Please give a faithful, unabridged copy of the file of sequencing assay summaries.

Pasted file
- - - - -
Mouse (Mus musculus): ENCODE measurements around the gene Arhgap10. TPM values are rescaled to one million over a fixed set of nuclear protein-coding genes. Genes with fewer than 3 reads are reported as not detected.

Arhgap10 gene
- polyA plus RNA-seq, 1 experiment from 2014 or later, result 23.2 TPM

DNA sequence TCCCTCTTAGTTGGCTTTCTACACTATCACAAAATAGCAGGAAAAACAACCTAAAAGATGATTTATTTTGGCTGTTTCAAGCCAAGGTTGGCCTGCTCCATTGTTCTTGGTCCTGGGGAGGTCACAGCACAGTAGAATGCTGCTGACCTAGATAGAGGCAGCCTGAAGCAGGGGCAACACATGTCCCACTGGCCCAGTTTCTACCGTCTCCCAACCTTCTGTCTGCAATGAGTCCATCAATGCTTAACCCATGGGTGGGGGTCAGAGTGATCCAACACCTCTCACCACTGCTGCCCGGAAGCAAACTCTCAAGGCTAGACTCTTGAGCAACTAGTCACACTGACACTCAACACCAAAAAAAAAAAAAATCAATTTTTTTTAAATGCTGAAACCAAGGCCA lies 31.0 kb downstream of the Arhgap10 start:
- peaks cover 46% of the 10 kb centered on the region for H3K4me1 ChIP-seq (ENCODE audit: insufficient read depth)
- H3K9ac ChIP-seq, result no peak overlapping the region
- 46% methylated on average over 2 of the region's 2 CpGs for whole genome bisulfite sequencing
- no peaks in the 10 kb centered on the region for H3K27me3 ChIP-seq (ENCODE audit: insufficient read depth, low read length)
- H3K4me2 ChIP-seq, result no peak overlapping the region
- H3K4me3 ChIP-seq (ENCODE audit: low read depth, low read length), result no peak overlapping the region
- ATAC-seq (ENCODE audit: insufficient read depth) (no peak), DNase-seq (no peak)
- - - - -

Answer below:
Mouse (Mus musculus): ENCODE measurements around the gene Arhgap10. TPM values are rescaled to one million over a fixed set of nuclear protein-coding genes. Genes with fewer than 3 reads are reported as not detected.

Arhgap10 gene
- polyA plus RNA-seq, 1 experiment from 2014 or later, result 23.2 TPM

DNA sequence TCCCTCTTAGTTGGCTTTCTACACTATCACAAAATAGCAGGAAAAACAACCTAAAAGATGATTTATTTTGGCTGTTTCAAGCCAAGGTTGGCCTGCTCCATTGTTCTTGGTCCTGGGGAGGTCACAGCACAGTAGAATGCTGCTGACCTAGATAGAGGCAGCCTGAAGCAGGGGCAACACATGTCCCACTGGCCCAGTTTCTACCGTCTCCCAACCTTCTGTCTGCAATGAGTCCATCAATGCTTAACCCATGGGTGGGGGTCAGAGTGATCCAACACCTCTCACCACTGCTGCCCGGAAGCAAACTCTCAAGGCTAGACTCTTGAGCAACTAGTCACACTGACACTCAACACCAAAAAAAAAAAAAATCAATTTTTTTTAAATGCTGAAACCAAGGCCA lies 31.0 kb downstream of the Arhgap10 start:
- peaks cover 46% of the 10 kb centered on the region for H3K4me1 ChIP-seq (ENCODE audit: insufficient read depth)
- H3K9ac ChIP-seq, result no peak overlapping the region
- 46% methylated on average over 2 of the region's 2 CpGs for whole genome bisulfite sequencing
- no peaks in the 10 kb centered on the region for H3K27me3 ChIP-seq (ENCODE audit: insufficient read depth, low read length)
- H3K4me2 ChIP-seq, result no peak overlapping the region
- H3K4me3 ChIP-seq (ENCODE audit: low read depth, low read length), result no peak overlapping the region
- ATAC-seq (ENCODE audit: insufficient read depth) (no peak), DNase-seq (no peak)